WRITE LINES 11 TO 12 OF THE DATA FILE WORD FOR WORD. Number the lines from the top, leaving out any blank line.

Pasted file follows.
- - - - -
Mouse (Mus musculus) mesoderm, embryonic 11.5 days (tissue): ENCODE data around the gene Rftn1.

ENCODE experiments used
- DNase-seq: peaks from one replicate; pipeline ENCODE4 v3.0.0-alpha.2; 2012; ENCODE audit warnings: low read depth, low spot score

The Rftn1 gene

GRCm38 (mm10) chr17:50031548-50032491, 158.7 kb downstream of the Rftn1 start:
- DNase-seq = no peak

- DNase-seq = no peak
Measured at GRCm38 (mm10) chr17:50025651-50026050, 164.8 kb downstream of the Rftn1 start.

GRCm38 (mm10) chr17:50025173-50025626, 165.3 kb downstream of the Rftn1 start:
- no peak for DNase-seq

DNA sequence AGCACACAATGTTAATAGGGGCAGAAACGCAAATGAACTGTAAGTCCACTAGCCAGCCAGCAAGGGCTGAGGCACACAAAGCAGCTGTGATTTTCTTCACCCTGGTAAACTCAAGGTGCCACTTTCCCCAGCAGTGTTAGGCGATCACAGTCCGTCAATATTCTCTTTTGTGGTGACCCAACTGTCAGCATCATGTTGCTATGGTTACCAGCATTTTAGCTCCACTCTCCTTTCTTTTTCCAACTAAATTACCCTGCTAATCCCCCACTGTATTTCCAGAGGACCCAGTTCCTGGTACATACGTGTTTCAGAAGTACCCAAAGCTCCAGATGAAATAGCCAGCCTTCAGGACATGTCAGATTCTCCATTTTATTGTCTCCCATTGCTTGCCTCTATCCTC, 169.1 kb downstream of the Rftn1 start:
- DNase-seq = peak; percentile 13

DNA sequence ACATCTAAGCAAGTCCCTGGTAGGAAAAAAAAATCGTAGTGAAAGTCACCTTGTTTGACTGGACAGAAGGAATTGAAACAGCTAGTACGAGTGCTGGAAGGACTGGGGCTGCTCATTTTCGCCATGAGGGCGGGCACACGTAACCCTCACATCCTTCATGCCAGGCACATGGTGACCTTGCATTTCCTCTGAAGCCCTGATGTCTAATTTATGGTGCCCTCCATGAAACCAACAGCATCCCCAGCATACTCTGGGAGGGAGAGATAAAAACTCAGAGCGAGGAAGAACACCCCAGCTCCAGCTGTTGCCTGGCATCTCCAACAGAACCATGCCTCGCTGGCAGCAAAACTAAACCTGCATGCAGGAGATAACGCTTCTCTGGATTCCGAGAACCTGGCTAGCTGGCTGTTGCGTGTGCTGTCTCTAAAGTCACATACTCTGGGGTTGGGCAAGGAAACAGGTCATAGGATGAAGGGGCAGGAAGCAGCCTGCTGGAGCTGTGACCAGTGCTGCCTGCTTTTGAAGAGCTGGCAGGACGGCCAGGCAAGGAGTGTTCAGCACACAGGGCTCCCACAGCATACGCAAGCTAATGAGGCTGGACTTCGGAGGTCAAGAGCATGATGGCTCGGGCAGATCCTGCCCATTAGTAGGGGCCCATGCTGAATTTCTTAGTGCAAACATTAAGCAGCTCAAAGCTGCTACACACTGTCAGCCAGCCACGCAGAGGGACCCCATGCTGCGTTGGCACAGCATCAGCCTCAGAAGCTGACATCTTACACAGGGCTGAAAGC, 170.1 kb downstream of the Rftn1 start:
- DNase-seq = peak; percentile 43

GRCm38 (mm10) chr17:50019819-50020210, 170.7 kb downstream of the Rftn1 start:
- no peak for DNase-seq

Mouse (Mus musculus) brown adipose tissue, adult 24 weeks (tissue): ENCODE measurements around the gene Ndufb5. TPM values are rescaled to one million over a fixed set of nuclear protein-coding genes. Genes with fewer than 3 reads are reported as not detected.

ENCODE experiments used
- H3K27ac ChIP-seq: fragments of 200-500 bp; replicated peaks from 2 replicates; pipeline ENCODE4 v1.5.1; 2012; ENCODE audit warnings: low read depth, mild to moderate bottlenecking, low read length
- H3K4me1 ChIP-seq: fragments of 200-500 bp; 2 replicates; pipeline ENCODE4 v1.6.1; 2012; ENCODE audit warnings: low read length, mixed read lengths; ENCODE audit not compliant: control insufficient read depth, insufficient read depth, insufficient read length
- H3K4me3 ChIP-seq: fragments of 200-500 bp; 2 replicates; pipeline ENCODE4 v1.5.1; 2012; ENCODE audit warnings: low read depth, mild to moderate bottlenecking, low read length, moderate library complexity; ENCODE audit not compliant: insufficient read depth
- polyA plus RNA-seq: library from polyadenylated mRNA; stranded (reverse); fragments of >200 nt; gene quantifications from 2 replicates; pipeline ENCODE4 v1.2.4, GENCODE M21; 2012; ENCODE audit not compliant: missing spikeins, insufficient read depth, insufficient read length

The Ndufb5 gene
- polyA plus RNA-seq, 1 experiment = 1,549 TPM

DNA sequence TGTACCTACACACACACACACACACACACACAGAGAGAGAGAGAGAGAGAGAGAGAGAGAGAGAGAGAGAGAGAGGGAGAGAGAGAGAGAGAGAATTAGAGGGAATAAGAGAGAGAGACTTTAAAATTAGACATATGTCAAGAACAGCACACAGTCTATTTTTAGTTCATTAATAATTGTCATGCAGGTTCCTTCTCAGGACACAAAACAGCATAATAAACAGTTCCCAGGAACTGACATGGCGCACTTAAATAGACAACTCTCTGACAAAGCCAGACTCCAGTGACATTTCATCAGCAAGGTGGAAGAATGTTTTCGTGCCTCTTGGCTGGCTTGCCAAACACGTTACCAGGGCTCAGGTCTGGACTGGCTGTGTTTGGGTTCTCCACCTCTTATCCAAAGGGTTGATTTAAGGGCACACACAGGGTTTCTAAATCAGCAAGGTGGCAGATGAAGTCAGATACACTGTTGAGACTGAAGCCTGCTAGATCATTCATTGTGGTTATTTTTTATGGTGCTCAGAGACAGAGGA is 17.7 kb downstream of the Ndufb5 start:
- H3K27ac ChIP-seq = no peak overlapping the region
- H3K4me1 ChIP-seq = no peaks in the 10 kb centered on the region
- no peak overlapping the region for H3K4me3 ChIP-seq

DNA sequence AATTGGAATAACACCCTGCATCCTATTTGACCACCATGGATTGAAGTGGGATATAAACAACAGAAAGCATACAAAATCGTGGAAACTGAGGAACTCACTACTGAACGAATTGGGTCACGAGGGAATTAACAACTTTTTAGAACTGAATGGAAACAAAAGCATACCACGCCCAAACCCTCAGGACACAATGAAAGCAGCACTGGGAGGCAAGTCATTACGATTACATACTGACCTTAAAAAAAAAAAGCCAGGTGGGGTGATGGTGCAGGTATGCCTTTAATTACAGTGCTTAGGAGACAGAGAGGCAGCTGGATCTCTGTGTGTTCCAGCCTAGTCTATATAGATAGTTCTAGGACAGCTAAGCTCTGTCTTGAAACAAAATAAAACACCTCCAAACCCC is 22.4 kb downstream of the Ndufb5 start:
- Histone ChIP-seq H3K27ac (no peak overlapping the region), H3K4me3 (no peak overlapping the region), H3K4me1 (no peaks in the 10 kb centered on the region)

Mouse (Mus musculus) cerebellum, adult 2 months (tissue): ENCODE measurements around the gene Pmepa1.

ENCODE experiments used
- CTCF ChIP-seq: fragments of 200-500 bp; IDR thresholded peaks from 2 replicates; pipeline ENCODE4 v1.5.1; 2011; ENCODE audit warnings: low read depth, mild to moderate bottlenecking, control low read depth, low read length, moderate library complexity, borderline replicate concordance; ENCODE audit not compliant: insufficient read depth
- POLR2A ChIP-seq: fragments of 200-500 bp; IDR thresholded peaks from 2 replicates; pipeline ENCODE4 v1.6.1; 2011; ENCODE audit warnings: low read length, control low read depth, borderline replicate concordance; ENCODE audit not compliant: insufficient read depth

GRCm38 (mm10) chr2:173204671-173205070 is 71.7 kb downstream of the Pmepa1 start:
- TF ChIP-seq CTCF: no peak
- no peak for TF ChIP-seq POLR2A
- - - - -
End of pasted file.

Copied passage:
DNA sequence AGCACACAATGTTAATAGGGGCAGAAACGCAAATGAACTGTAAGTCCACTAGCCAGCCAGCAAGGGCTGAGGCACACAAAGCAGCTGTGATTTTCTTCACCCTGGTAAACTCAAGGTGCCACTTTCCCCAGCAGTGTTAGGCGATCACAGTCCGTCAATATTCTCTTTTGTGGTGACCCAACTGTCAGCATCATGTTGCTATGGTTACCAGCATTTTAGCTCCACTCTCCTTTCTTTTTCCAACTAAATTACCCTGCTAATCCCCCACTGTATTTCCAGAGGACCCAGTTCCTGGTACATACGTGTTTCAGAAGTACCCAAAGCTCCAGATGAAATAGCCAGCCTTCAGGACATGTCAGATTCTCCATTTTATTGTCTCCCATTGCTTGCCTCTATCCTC, 169.1 kb downstream of the Rftn1 start:
- DNase-seq = peak; percentile 13